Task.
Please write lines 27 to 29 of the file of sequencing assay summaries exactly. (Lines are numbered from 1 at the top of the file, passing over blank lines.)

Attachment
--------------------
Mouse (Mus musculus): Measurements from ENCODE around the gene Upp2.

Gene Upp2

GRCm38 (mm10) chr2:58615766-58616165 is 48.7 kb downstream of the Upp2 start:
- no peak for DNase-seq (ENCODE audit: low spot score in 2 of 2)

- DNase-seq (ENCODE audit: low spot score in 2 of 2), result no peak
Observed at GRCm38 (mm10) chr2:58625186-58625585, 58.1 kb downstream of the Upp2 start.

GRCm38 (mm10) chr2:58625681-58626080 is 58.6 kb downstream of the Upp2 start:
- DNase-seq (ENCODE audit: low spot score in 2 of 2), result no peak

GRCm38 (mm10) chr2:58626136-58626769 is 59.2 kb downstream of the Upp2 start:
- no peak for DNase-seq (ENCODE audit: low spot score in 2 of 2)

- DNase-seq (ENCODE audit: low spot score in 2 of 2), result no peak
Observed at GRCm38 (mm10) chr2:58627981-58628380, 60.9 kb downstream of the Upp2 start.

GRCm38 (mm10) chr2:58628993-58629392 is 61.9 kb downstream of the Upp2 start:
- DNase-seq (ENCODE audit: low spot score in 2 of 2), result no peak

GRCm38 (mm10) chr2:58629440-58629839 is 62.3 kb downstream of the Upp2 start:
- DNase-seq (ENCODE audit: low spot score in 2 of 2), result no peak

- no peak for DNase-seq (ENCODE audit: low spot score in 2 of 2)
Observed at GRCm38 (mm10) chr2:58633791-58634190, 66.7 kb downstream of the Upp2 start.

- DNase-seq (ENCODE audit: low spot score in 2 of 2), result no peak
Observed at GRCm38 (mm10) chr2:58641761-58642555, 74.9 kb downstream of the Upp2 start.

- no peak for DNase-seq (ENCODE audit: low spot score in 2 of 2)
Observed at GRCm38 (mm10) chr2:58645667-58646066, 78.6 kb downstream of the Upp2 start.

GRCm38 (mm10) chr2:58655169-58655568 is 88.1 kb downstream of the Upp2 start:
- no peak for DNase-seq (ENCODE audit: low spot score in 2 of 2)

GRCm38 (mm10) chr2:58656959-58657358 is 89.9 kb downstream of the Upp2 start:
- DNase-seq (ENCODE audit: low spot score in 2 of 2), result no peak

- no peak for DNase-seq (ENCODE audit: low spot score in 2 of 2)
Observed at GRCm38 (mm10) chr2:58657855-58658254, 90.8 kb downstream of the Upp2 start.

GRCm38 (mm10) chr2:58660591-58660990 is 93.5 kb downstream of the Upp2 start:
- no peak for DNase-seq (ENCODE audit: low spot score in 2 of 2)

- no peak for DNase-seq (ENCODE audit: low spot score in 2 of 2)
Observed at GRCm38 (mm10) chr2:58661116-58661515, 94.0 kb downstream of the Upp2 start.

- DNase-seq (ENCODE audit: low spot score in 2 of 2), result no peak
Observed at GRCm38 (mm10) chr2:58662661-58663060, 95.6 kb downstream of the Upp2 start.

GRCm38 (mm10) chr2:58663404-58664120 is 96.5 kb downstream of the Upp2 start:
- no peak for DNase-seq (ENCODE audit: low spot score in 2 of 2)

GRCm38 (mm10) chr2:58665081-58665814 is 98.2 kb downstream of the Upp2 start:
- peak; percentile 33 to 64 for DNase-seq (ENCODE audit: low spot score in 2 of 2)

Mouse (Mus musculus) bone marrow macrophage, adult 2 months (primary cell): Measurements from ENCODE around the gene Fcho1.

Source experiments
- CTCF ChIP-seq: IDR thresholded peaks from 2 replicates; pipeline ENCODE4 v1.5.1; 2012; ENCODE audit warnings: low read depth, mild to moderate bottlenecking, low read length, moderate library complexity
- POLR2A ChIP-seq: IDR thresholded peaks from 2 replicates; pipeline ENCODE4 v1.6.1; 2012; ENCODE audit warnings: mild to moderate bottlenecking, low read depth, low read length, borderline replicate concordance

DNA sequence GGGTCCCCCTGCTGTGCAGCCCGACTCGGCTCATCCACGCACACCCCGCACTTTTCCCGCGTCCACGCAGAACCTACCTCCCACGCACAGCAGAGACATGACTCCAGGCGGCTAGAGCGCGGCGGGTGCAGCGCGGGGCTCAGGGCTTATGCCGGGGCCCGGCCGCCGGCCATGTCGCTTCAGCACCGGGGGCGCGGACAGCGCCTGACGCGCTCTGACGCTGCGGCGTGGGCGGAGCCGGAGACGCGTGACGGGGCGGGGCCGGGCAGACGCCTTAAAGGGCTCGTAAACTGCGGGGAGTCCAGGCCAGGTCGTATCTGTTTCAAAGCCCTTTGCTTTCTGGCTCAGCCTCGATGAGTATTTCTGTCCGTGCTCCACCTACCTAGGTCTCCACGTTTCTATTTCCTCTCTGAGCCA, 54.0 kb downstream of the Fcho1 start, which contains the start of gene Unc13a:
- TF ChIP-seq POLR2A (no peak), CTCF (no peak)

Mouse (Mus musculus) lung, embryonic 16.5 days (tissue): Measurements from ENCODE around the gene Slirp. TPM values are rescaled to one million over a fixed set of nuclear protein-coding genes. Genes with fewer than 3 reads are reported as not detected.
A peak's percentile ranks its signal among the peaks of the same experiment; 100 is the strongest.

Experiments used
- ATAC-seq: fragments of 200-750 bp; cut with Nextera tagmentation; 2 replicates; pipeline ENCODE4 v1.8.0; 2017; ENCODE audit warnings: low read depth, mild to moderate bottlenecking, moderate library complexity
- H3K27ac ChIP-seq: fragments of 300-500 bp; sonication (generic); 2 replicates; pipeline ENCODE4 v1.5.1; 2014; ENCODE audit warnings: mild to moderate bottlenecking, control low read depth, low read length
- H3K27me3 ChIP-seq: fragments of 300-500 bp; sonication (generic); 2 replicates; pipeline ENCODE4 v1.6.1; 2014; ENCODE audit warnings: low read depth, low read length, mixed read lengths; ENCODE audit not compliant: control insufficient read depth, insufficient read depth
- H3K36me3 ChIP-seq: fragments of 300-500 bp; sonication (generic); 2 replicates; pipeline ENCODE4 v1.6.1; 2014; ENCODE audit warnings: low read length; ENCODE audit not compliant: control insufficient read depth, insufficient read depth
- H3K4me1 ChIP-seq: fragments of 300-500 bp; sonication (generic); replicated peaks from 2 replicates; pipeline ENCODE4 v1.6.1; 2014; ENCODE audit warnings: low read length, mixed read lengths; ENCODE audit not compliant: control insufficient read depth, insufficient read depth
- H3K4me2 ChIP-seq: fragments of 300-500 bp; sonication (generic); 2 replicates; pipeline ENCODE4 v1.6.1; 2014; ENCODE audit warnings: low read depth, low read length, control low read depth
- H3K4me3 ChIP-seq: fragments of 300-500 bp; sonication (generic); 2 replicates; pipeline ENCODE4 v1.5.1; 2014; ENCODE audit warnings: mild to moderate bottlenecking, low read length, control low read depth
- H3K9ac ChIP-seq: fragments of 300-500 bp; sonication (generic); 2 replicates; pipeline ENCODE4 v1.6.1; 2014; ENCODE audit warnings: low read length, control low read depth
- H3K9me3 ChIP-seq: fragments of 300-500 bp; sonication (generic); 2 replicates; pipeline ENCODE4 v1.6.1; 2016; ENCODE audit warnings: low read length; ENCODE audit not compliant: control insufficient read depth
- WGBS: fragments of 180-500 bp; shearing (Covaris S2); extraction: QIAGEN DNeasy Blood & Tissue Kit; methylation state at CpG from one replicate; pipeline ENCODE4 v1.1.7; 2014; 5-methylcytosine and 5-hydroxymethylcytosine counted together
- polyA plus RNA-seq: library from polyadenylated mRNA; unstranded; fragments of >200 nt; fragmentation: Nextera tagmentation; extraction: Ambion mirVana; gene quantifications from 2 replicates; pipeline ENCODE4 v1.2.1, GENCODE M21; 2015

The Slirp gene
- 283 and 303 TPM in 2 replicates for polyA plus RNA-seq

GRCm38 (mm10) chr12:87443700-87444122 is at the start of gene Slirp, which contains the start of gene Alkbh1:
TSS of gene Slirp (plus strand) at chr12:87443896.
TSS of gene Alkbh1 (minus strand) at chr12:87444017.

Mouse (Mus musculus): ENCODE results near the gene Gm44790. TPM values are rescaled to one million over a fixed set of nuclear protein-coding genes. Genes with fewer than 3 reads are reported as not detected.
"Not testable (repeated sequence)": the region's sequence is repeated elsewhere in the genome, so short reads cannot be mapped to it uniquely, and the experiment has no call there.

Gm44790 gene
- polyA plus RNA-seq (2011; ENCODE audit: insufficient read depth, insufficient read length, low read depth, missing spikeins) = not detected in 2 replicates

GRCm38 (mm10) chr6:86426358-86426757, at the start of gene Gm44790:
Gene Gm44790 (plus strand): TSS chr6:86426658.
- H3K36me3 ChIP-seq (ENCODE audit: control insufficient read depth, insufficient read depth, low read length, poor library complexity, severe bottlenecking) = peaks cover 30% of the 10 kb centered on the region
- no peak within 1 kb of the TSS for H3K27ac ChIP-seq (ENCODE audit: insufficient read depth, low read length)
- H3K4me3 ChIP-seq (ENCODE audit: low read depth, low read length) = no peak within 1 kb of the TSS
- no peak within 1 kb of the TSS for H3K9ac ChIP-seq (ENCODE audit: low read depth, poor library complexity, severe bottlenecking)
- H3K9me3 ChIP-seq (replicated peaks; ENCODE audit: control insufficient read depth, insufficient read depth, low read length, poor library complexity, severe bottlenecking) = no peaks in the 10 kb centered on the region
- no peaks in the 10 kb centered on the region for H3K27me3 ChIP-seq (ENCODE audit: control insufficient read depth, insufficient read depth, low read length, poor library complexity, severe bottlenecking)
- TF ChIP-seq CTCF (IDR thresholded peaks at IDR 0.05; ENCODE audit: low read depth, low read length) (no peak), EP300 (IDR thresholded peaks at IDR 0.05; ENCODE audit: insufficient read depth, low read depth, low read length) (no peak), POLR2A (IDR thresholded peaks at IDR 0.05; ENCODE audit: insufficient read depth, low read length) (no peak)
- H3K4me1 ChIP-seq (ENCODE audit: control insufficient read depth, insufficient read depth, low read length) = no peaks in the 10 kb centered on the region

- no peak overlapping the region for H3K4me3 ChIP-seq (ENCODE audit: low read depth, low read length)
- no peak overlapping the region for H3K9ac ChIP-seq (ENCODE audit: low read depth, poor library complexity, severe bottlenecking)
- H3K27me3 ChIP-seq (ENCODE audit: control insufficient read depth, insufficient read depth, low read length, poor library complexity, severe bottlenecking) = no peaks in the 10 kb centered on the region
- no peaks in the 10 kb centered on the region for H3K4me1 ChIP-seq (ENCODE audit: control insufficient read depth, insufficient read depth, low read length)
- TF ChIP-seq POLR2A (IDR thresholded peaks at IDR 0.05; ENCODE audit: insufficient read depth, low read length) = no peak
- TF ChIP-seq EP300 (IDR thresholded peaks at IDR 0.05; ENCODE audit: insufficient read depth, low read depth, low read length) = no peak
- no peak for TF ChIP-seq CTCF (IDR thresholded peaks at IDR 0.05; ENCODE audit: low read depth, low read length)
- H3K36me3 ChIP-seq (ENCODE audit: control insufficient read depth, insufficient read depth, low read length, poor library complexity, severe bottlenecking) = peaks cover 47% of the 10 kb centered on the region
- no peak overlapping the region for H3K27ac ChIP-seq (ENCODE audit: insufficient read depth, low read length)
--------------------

- no peak for DNase-seq (ENCODE audit: low spot score in 2 of 2)
Observed at GRCm38 (mm10) chr2:58657855-58658254, 90.8 kb downstream of the Upp2 start.

GRCm38 (mm10) chr2:58660591-58660990 is 93.5 kb downstream of the Upp2 start: